Gottlieb: Feds need to use data to anticipate future pandemics
The experience in responding to the COVID pandemic shows the need for using information to predict disease surges, former FDA head says.
The nation’s efforts to manage the COVID-19 pandemic are ongoing, but the U.S. needs a new national approach to gather data, and use it to anticipate future infection challenges and muster a response.
That’s the view of Scott Gottlieb, MD, former commissioner of the Food and Drug Administration, who sees a growing need for an agency to have the capacity to foresee potential health challenges and manage national planning.
Currently, federal agencies are focused on retrospective analysis, using data gathered from public reporting to use past views of health challenges to respond to today’s challenges – more needs to be done to empower the federal response to anticipate problems, Gottlieb said during a question-and-answer session Wednesday during a Hospital Operations Virtual Summit sponsored by LeanTaaS.
“We need an agency with that capability,” he said. “I think it should be the CDC (Centers for Disease Control and Prevention), but instead of it being a retrospective organization, it should look a little more like FEMA (the Federal Emergency Management Agency),” which in part is tasked with anticipating potential disasters and gathering recovery resources.
Data will play a play a key role in managing future waves of the pandemic, such as the one expected from the Omicron variant. Data from other countries suggests that the variant is spreading in populations that don’t have sufficient immunity because of lagging vaccination rates, Gottlieb said.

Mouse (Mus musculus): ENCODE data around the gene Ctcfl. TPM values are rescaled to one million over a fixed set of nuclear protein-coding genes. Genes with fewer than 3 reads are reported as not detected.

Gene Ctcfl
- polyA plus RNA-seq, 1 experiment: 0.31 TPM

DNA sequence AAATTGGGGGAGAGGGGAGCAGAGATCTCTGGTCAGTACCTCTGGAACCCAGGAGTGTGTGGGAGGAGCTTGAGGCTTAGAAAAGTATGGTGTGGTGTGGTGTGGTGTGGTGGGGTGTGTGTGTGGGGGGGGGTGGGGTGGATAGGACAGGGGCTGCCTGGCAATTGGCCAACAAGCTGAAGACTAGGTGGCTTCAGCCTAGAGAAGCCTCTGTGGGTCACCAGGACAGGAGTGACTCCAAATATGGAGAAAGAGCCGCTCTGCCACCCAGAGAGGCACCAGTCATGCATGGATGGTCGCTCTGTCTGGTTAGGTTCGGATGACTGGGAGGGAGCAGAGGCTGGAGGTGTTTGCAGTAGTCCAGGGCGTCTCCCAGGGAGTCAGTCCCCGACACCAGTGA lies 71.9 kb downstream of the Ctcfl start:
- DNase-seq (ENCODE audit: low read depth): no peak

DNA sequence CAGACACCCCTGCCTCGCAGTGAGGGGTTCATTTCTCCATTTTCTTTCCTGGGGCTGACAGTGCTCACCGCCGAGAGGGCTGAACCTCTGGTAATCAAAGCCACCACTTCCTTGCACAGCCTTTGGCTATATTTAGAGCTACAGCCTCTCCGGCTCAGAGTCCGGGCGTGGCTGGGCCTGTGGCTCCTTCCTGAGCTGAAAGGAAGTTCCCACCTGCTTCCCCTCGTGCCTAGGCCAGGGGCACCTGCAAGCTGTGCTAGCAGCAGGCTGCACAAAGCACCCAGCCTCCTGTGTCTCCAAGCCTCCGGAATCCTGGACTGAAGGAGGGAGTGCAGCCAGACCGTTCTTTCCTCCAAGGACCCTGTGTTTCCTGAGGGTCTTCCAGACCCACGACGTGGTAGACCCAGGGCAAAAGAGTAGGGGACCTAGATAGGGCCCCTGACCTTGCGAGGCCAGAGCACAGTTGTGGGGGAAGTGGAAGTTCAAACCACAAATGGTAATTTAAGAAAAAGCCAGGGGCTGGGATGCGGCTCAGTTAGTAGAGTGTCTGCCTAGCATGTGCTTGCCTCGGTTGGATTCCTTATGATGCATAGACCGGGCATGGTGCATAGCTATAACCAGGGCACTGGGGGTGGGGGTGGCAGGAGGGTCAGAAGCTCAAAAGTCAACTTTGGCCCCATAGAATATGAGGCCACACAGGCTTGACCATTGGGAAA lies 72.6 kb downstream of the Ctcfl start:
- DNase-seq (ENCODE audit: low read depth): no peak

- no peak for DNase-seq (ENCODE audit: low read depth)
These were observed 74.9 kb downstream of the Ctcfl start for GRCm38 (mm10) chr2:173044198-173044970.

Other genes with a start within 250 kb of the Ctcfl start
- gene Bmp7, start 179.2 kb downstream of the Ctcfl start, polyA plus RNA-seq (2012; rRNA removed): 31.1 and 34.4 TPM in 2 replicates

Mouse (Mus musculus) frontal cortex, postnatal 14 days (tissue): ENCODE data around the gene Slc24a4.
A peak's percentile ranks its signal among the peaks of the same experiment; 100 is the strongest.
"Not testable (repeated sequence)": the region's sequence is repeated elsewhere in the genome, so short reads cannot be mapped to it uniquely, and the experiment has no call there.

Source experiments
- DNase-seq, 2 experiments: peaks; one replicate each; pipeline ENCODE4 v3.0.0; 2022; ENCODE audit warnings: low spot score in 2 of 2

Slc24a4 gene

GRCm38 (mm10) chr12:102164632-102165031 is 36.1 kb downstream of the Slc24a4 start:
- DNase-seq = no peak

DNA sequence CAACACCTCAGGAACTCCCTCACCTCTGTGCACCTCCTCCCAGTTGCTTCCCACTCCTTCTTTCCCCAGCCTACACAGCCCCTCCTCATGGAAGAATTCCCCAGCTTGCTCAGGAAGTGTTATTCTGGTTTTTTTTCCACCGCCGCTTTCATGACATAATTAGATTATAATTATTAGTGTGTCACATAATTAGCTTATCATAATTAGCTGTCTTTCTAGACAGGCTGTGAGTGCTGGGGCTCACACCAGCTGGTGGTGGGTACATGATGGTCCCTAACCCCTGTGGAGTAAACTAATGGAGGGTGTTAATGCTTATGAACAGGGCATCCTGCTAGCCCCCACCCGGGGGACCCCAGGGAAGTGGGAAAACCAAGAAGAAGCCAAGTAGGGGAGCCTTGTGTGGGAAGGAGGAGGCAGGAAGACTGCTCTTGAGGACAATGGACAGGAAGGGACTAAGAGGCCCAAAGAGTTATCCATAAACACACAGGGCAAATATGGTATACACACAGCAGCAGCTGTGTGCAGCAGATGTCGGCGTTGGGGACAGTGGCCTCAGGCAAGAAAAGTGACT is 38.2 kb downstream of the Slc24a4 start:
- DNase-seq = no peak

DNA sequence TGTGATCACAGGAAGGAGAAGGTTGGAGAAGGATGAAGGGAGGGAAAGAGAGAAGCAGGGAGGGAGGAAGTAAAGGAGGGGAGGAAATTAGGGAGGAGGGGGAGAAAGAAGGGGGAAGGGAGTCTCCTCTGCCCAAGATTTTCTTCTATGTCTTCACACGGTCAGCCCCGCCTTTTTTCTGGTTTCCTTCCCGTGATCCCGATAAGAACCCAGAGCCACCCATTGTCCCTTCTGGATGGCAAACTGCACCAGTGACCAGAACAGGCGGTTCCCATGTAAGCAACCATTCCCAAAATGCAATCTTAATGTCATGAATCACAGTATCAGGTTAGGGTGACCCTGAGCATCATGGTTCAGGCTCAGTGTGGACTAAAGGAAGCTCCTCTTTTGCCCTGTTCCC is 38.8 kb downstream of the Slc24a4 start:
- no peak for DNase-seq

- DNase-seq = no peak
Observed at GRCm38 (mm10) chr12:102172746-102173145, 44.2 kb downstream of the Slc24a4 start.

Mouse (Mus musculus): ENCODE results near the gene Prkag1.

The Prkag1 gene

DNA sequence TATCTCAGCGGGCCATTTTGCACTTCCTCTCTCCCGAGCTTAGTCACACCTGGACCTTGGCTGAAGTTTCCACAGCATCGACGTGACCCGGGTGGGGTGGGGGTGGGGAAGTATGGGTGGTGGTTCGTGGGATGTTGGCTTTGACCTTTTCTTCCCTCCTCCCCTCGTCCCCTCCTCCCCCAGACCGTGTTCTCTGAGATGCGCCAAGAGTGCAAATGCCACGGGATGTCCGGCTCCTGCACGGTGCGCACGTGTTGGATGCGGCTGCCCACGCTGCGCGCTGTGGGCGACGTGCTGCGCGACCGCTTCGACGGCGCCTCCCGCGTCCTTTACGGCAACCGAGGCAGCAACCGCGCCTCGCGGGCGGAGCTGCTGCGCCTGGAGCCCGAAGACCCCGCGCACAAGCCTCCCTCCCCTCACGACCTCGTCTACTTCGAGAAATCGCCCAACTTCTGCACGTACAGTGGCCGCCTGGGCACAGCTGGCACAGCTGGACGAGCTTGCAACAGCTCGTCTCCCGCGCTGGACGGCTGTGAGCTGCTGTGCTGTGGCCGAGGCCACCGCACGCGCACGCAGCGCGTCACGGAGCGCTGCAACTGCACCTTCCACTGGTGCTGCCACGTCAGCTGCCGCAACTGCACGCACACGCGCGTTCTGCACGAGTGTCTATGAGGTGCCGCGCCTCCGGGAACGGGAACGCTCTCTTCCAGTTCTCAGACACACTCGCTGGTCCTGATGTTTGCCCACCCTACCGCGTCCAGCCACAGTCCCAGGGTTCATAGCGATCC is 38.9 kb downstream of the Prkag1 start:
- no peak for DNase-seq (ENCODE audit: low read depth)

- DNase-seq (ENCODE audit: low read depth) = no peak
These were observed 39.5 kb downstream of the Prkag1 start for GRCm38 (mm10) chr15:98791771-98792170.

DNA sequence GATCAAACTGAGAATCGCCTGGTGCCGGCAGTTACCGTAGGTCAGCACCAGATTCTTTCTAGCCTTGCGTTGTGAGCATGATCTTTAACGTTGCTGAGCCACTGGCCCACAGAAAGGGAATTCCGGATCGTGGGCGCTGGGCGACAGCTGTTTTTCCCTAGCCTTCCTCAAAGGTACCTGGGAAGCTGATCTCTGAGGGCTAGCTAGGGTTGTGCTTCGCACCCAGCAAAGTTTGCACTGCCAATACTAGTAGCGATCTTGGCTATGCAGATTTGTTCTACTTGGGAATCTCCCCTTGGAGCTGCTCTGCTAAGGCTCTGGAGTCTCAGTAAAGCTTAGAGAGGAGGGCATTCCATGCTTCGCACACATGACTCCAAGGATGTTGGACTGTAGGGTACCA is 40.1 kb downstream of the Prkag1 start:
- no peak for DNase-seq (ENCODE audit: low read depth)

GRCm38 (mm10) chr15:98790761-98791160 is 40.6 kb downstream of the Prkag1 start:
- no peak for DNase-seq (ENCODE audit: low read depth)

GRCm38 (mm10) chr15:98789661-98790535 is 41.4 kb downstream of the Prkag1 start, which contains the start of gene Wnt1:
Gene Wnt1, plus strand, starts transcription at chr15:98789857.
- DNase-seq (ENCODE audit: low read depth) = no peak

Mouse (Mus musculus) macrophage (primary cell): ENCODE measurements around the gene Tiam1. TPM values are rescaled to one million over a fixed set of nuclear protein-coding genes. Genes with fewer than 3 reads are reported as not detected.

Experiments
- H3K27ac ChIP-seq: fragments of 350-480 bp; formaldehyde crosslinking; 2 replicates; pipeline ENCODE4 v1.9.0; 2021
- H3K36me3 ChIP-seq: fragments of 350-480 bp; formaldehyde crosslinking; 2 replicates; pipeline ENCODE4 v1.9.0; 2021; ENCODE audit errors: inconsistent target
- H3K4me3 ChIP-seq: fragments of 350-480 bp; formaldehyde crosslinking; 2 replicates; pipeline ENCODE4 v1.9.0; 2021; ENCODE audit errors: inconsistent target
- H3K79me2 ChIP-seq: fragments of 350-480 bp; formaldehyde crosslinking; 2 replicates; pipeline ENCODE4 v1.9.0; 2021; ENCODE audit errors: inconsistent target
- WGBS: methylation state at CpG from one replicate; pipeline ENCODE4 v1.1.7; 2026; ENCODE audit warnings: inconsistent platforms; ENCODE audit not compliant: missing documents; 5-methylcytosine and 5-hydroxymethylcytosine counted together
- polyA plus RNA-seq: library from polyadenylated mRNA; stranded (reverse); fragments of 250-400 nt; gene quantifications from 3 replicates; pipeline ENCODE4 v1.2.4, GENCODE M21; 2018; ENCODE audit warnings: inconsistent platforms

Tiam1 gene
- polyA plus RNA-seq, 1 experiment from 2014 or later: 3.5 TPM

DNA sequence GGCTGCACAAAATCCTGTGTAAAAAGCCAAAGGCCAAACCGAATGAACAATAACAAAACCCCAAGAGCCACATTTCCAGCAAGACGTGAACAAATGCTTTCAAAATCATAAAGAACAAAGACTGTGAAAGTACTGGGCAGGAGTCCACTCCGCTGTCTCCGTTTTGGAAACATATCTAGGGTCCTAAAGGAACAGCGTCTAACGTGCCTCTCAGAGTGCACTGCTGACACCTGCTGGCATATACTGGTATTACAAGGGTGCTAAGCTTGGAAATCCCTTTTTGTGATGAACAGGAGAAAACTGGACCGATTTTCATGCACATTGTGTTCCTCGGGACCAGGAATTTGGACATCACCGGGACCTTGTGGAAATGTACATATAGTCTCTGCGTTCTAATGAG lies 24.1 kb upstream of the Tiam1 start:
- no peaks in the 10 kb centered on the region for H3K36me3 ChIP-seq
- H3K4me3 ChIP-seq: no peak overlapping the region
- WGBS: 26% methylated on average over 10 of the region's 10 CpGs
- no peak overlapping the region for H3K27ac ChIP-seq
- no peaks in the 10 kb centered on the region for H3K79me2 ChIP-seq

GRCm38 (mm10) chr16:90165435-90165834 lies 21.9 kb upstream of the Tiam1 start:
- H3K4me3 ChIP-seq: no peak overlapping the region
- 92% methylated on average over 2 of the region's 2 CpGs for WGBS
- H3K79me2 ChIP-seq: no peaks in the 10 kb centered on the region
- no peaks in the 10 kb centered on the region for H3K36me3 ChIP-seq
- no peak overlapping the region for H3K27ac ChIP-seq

Data could also help anticipate seasonal and geographical swings in COVID transmission expected next year and beyond. “We will need to reaffirm boosters and will need to be flexible with public health measures,” he said. “We’re going to have to behave differently as a society.” Public health response to the COVID pandemic has helped reduce flu transmissions, he added.
In addition to laying the groundwork for predictive analytics, the nation’s response to the pandemic also has accelerated the adoption of digital health technologies, Gottlieb noted.
“On the delivery side, there’s a lot of opportunity from the widespread adoption of eHealth tools and the ability to use data at the point of care. We are in the early innings of adopting technical tools in healthcare,” he said.
Much depends on the regulatory framework that oversees the use of these tools and the agencies that set the regulations that allow new tools to be used.
“On the regulatory side, we’re starting to see regulators that are more willing to make adoption of these tools, and make the clearances for them more seamless,” Gottlieb said. “We’ve seen acceleration of this as a result of the pandemic. We’ve also seen a cultural change in terms of legislators deciding what should be made available, like home diagnostic tools that allow a patient to diagnose serious infectious diseases at home.”
Rapid acceptance of telehealth services show continued consumer appetite for the appropriate use of technology in healthcare. “This has been a culture change – the ability of providers and patients to transfer care to that platform. We want to be able to prove through data that you can have a comparable experience (on virtual platforms).” Information technology can also help provider organizations better match supplies and capacity to fluctuations in demand for healthcare services, Gottlieb said. “There is a real opportunity to use access to data and much better access to large data sets and predictive algorithms.” This is a logical use for artificial intelligence that doesn’t carry the concern about using AI in clinical settings. “This is not a regulated space, using algorithms to inform business decisions, so we can see more rapid adoption.”